A heavily debated topic in the literature on international arbitration is that referring to the distribution of powers between courts and arbitrators in order to determine the validity and the personal and subject matter scope of an arbitration clause.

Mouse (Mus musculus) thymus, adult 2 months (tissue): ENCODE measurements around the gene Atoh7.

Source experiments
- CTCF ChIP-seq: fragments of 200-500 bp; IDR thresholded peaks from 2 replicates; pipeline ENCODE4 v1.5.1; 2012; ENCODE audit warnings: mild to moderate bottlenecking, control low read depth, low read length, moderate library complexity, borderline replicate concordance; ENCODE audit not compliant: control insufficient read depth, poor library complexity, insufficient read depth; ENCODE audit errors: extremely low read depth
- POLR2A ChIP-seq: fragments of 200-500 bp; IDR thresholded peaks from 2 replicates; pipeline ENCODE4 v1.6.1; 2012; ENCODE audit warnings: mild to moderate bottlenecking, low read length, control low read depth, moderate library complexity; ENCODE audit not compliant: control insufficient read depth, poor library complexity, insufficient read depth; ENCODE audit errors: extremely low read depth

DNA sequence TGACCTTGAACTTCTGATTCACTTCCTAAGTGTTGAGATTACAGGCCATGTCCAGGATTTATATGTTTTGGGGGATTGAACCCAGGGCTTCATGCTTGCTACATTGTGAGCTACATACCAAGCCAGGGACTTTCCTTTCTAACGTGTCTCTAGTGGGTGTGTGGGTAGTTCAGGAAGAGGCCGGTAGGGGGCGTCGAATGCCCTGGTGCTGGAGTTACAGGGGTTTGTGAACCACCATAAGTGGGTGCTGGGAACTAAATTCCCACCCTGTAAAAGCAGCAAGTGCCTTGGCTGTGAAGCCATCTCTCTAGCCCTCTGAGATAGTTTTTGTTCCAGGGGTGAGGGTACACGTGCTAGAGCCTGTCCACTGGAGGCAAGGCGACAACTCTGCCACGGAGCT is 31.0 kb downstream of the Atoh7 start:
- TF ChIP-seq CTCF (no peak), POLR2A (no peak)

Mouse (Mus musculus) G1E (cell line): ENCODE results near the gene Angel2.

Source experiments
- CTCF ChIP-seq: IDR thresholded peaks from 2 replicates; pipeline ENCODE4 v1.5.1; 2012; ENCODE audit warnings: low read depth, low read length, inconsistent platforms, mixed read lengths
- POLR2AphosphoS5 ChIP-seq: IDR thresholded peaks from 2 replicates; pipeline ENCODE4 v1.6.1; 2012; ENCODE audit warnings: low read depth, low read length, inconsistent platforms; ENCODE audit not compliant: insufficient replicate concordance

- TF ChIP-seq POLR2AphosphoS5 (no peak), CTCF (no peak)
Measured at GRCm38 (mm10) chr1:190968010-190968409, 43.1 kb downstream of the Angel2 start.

It is generally felt that arbitrators at least need to be allowed the power to ascertain provisionally whether they are entitled to hear a particular case. This is not logically inconsistent when a challenge is brought with regard to the personal or subject matter reach of an arbitration clause itself, because such a challenge does not question the validity or existence of the agreement instituting the arbitral authority. However, it does present a basic logical problem in the event of a challenge to the validity or existence of the parties’ agreement. Since arbitrators derive their power from the parties’ agreement, a challenge to this agreement’s validity or existence would logically leave them powerless to hear a case until it was determined that the agreement was indeed effective, conferring on them authority to resolve the relevant disputes. This seems to suggest the need for intervention by a third party whse competence is unchallenged, a role most commonly played by the judiciary.